|American Skunk-cabbage: |
this invasive non-native is on the increase
Image: K. Walker
This year's Invasive Species Week runs from 15th to 21st May, and here are three ways that you can get involved.
1. Book for this talk by Dr Oli Pescott from the Centre for Ecology & Hydrology, about some of the non-native plants recorded for the recently-published BSBI Plant Atlas. Did you know that of the 3,495 species recorded, only 1,692 were native to Britain & Ireland? So for the first time, we have more non-native than native species on these islands! If you want to check if a plant is native or not, just look it up on our Plant Atlas website, where you will also be able to find out if the plant is on the increase or in decline (and the reasons why). Also check out the Atlas summaries (free to download by following the links on this page) to read about how our flora is changing and which species are very much on the increase.
clogs up waterways; a huge amount of money
is spent trying to eradicate this invasive non-native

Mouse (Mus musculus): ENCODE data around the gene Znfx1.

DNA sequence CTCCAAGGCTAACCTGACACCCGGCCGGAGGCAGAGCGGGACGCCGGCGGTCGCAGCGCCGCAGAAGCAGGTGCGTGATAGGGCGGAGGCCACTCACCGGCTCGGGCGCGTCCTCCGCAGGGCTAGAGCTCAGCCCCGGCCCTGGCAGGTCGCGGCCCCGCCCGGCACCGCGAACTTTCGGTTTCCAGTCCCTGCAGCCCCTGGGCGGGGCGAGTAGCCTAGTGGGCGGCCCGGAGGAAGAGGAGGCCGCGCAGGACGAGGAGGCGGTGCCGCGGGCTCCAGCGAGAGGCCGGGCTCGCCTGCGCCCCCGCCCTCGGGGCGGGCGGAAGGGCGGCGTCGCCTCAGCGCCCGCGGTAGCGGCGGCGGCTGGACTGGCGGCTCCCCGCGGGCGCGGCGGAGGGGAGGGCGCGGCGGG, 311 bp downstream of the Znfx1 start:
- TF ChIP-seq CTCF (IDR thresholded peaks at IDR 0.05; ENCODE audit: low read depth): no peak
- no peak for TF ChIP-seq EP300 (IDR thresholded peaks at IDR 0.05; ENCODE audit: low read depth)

Image: Crown copyright 2009
2. While some non-native species are invasive, the majority are benign and many of those non-natives are actually important for pollinators and other wildlife; some of our native species can also prove invasive - there isn't a clear-cut message of 'native good, alien bad'. That's why resources like Plant Atlas 2020 are so important, helping us all to drill down and find out more.
But for next Sunday's Wild Flower Hour on social media, the focus is very much on those non-natives that are proving problematic. Why not join us at 8pm on Sunday 21st May, to see images of those problem plants? And keep an eye on the #INNSweek hashtag for more info.
3. Check out this 'What Can I Do' page for lots of helpful info about invasive non-native species: what they are, how they are spread, and what action is being taken to reduce their impacts. You'll also find lots of tips on how we can all make sure that we don't inadvertently contribute to the spread of invasive plants. By following the 'Five Simple Things I Can Do', we can all make sure that we are part of the solution rather than part of the problem!